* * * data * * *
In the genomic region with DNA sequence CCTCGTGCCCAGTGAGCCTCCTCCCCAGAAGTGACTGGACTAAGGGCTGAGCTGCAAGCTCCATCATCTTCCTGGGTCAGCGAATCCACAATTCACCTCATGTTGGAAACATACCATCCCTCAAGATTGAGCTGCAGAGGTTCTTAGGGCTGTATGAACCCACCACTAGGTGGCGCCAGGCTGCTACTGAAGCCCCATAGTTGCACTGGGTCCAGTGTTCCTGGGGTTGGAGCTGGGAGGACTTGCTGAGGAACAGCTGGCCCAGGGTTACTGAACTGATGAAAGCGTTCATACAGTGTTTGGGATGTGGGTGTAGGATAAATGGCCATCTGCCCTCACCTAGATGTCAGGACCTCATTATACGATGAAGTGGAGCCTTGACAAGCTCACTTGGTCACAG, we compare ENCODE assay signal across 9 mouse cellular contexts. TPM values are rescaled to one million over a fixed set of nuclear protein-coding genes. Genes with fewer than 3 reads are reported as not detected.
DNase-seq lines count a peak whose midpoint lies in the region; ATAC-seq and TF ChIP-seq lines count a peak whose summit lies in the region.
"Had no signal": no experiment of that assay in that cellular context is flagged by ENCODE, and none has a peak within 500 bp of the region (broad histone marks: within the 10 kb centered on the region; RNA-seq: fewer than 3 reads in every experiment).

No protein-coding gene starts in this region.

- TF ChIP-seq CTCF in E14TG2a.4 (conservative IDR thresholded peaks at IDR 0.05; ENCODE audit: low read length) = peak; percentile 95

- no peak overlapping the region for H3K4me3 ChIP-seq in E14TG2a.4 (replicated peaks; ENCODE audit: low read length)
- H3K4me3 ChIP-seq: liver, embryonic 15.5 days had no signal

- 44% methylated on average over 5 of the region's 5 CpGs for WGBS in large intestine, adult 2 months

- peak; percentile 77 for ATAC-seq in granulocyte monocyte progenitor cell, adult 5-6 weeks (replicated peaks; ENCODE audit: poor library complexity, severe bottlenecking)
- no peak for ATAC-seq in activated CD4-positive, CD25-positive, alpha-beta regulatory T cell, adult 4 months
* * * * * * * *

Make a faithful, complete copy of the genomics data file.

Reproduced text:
In the genomic region with DNA sequence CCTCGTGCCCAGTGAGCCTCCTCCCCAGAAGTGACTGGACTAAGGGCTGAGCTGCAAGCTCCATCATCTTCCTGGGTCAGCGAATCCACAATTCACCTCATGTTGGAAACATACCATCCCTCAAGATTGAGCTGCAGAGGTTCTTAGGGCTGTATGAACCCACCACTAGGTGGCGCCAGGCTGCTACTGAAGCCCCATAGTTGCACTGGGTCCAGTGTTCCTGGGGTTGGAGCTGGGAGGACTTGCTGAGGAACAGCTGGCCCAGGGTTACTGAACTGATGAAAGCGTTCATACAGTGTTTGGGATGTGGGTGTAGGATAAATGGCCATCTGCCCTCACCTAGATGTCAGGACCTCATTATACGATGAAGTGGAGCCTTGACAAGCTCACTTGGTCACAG, we compare ENCODE assay signal across 9 mouse cellular contexts. TPM values are rescaled to one million over a fixed set of nuclear protein-coding genes. Genes with fewer than 3 reads are reported as not detected.
DNase-seq lines count a peak whose midpoint lies in the region; ATAC-seq and TF ChIP-seq lines count a peak whose summit lies in the region.
"Had no signal": no experiment of that assay in that cellular context is flagged by ENCODE, and none has a peak within 500 bp of the region (broad histone marks: within the 10 kb centered on the region; RNA-seq: fewer than 3 reads in every experiment).

No protein-coding gene starts in this region.

- TF ChIP-seq CTCF in E14TG2a.4 (conservative IDR thresholded peaks at IDR 0.05; ENCODE audit: low read length) = peak; percentile 95

- no peak overlapping the region for H3K4me3 ChIP-seq in E14TG2a.4 (replicated peaks; ENCODE audit: low read length)
- H3K4me3 ChIP-seq: liver, embryonic 15.5 days had no signal

- 44% methylated on average over 5 of the region's 5 CpGs for WGBS in large intestine, adult 2 months

- peak; percentile 77 for ATAC-seq in granulocyte monocyte progenitor cell, adult 5-6 weeks (replicated peaks; ENCODE audit: poor library complexity, severe bottlenecking)
- no peak for ATAC-seq in activated CD4-positive, CD25-positive, alpha-beta regulatory T cell, adult 4 months